# Two transformers 'trick' for 3 phase

Discussion in 'Electrical Engineering' started by Michael Moroney, May 25, 2004.

1. ### Michael MoroneyGuest

Question: If you need a certain amount of power (kva) 3 phase, are 2
transformers each with half the total kVA rating cheaper than 3 each with
1/3rd the total?

I was thinking of the Scott-T transformer configuration, which generates
90 degree 2 phase from 3 phase with 2 transformers. It also can produce 3
phase from 90 degree 2 phase when used "backwards". So if you have two
Scott-T configurations back-to-back you have 3 phase to 3 phase with 4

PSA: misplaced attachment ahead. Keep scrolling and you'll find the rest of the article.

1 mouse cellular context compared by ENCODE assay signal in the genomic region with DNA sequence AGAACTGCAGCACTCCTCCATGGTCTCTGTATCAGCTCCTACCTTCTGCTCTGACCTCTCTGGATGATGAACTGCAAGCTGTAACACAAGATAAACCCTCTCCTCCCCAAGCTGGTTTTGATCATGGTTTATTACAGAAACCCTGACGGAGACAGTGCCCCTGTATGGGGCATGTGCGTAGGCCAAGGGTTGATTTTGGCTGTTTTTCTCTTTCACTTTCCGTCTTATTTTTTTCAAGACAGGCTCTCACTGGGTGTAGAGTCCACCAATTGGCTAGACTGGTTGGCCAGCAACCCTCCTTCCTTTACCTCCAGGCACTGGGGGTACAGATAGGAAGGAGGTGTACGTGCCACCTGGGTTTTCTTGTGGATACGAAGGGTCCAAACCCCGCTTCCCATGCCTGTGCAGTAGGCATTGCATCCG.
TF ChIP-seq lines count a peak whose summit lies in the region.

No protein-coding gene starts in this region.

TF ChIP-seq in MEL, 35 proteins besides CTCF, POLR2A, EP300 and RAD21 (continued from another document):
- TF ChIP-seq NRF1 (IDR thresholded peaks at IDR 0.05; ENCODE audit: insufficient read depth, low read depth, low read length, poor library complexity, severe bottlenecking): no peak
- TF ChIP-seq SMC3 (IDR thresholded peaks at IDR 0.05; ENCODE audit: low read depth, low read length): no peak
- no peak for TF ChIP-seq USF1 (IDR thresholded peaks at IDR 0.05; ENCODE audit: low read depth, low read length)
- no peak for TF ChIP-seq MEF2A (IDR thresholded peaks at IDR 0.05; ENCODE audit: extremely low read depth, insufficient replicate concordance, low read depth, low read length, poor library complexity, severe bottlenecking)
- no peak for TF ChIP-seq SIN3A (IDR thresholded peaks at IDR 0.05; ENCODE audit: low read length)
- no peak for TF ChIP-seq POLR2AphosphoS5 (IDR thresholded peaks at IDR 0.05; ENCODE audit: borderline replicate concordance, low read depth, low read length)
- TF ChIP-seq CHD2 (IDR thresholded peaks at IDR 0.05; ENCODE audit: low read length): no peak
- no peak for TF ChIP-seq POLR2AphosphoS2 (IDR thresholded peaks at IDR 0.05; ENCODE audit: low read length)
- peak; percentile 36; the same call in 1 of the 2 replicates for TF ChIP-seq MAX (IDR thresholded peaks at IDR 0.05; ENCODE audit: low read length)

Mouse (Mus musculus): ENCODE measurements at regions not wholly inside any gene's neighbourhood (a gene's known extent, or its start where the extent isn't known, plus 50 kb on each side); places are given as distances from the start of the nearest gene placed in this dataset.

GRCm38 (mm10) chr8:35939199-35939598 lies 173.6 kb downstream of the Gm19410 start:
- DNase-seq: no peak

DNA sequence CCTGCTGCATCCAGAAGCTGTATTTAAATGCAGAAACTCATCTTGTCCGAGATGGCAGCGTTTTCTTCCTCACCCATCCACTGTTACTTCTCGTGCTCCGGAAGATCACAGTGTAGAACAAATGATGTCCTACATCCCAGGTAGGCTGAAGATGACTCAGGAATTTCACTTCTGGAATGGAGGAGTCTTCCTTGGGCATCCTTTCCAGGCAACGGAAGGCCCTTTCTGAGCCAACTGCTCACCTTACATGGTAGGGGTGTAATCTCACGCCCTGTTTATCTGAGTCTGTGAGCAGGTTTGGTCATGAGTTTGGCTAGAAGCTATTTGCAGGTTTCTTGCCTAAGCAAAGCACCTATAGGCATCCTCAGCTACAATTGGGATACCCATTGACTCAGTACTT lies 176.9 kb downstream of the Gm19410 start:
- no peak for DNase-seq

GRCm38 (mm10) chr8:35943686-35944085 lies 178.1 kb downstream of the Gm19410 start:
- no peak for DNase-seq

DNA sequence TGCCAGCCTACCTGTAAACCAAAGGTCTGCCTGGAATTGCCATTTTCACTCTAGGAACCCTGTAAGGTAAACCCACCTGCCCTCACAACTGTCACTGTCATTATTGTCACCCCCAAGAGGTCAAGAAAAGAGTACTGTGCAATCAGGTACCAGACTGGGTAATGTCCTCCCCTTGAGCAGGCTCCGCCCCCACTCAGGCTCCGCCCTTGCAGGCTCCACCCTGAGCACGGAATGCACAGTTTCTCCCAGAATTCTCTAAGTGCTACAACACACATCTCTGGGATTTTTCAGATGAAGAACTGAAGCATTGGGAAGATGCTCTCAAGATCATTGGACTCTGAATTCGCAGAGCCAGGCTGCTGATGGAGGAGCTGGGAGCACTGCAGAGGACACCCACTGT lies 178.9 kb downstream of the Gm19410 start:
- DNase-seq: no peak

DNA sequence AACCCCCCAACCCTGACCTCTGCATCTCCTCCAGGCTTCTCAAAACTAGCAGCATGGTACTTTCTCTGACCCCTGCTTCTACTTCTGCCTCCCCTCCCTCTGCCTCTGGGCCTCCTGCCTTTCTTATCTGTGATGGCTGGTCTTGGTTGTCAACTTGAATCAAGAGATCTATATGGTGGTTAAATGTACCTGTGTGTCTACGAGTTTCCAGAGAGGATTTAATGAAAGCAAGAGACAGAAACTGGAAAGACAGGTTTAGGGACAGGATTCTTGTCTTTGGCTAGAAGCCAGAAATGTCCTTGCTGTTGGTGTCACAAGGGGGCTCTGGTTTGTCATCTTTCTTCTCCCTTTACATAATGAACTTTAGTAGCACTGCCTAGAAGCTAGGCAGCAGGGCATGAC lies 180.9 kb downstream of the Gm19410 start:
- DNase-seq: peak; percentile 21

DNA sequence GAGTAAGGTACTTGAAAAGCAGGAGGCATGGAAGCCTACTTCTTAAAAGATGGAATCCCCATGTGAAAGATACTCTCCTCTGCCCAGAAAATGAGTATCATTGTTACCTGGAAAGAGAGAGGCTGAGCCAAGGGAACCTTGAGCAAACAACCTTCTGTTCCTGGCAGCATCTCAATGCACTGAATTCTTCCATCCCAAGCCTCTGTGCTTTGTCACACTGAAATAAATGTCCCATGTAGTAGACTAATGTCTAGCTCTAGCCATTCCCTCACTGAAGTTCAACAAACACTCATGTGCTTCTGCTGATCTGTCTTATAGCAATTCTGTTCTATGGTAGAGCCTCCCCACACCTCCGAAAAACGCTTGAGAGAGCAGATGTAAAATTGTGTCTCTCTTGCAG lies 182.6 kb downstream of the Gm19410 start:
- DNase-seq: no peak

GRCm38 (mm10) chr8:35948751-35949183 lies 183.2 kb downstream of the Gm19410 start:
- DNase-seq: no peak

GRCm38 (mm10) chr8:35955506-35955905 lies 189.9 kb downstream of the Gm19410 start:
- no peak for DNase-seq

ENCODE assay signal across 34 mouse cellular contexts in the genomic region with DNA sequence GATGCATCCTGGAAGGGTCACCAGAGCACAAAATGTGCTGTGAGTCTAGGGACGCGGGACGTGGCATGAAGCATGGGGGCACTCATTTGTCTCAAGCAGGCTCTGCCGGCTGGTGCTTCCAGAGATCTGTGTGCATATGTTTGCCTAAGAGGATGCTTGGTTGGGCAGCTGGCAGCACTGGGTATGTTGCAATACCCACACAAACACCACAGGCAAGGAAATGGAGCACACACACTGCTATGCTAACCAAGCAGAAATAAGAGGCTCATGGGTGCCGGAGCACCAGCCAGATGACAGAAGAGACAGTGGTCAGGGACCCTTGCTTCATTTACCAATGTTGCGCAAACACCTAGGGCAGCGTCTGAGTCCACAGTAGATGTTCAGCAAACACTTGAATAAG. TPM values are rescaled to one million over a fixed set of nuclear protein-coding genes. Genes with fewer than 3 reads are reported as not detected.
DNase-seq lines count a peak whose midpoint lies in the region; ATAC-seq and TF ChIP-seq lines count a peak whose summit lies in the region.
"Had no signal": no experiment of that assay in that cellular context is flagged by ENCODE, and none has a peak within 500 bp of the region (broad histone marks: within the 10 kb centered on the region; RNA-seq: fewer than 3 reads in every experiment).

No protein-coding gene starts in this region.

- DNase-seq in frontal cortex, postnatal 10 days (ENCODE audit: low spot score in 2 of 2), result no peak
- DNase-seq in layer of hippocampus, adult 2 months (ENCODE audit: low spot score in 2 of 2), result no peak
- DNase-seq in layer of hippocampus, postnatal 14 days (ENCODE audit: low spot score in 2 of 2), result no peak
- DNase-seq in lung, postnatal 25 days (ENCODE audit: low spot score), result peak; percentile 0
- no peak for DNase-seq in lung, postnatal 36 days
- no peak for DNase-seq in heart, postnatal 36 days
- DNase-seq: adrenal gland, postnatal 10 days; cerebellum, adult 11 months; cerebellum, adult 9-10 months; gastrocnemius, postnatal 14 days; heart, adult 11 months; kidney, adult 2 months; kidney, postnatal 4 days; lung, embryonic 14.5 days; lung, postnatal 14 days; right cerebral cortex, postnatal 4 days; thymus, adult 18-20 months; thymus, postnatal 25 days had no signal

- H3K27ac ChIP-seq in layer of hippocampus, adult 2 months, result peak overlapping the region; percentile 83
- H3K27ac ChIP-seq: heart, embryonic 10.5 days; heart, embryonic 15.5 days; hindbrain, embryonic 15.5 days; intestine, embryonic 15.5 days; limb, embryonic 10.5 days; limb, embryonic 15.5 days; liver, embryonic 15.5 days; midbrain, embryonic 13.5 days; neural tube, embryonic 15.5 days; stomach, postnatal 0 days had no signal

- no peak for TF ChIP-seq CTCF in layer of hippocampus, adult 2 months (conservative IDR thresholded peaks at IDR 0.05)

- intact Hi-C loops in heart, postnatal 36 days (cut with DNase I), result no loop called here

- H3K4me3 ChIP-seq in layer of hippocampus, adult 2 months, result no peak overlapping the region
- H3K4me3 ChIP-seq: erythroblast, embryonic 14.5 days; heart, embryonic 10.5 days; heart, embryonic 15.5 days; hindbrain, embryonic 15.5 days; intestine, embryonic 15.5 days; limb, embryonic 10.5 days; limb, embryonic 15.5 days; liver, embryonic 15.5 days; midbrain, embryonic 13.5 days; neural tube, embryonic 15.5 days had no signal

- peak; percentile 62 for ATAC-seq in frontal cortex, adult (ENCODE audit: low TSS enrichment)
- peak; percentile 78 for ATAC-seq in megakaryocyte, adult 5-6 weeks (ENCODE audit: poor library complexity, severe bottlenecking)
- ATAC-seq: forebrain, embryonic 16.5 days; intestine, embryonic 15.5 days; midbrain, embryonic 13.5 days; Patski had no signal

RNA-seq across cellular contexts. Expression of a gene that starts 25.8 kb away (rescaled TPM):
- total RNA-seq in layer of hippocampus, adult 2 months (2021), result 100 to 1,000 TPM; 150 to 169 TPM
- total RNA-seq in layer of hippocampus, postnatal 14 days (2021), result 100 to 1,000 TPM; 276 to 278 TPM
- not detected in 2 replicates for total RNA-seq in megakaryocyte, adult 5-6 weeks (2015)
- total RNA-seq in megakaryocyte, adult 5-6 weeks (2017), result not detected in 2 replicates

transformers. Not very useful. But since one transformer simply feeds a
second, they can be combined. So now you can have 3 phase to 3 phase with
only 2 transformers. But they are different: Transformer 1 has primary
and secondary A-CT-C and Transformer 2 is wired B-CT(1) (CT(1) means to
centertap of 1) The two transformers have different voltage/current
levels but have the same turns ratio.

Is there any reason why this configuration isn't used for commercial power
systems? The need for different transformers outweighs the fact you need
only 2 instead of 3? I don't know what the minimum kVA of a pole pig
is but I would think this combo might be useful for serving low power